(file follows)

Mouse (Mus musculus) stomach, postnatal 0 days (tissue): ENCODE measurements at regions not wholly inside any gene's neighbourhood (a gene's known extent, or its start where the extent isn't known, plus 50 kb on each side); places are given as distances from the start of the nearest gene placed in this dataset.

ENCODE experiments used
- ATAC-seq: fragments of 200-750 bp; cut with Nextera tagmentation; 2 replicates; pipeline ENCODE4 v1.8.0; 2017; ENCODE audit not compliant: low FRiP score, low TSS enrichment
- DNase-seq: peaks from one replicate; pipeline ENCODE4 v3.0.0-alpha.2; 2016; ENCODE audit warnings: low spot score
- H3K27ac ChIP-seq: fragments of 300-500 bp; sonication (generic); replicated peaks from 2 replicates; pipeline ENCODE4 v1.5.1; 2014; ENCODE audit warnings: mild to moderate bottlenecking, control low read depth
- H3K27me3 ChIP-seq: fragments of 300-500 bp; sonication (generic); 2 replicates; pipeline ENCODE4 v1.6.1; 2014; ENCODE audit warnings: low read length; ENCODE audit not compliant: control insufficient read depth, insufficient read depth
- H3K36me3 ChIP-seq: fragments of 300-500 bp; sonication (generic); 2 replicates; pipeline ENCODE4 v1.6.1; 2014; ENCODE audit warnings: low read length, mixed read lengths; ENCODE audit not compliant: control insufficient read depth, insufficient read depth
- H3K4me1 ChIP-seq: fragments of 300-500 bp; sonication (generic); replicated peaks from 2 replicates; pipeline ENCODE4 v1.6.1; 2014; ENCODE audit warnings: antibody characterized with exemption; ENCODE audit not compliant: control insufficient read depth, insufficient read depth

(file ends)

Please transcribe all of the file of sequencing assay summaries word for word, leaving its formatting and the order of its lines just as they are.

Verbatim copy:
Mouse (Mus musculus) stomach, postnatal 0 days (tissue): ENCODE measurements at regions not wholly inside any gene's neighbourhood (a gene's known extent, or its start where the extent isn't known, plus 50 kb on each side); places are given as distances from the start of the nearest gene placed in this dataset.

ENCODE experiments used
- ATAC-seq: fragments of 200-750 bp; cut with Nextera tagmentation; 2 replicates; pipeline ENCODE4 v1.8.0; 2017; ENCODE audit not compliant: low FRiP score, low TSS enrichment
- DNase-seq: peaks from one replicate; pipeline ENCODE4 v3.0.0-alpha.2; 2016; ENCODE audit warnings: low spot score
- H3K27ac ChIP-seq: fragments of 300-500 bp; sonication (generic); replicated peaks from 2 replicates; pipeline ENCODE4 v1.5.1; 2014; ENCODE audit warnings: mild to moderate bottlenecking, control low read depth
- H3K27me3 ChIP-seq: fragments of 300-500 bp; sonication (generic); 2 replicates; pipeline ENCODE4 v1.6.1; 2014; ENCODE audit warnings: low read length; ENCODE audit not compliant: control insufficient read depth, insufficient read depth
- H3K36me3 ChIP-seq: fragments of 300-500 bp; sonication (generic); 2 replicates; pipeline ENCODE4 v1.6.1; 2014; ENCODE audit warnings: low read length, mixed read lengths; ENCODE audit not compliant: control insufficient read depth, insufficient read depth
- H3K4me1 ChIP-seq: fragments of 300-500 bp; sonication (generic); replicated peaks from 2 replicates; pipeline ENCODE4 v1.6.1; 2014; ENCODE audit warnings: antibody characterized with exemption; ENCODE audit not compliant: control insufficient read depth, insufficient read depth